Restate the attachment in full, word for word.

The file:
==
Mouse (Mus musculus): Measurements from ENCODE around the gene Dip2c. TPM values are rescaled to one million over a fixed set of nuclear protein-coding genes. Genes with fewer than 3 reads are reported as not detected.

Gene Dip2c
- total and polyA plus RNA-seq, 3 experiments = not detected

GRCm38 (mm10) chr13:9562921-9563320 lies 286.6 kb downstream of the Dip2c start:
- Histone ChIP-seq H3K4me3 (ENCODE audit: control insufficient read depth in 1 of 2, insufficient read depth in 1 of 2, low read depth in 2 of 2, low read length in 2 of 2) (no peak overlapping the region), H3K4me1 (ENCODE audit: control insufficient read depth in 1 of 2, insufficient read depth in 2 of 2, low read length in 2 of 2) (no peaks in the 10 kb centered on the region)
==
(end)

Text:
Mouse (Mus musculus): Measurements from ENCODE around the gene Dip2c. TPM values are rescaled to one million over a fixed set of nuclear protein-coding genes. Genes with fewer than 3 reads are reported as not detected.

Gene Dip2c
- total and polyA plus RNA-seq, 3 experiments = not detected

GRCm38 (mm10) chr13:9562921-9563320 lies 286.6 kb downstream of the Dip2c start:
- Histone ChIP-seq H3K4me3 (ENCODE audit: control insufficient read depth in 1 of 2, insufficient read depth in 1 of 2, low read depth in 2 of 2, low read length in 2 of 2) (no peak overlapping the region), H3K4me1 (ENCODE audit: control insufficient read depth in 1 of 2, insufficient read depth in 2 of 2, low read length in 2 of 2) (no peaks in the 10 kb centered on the region)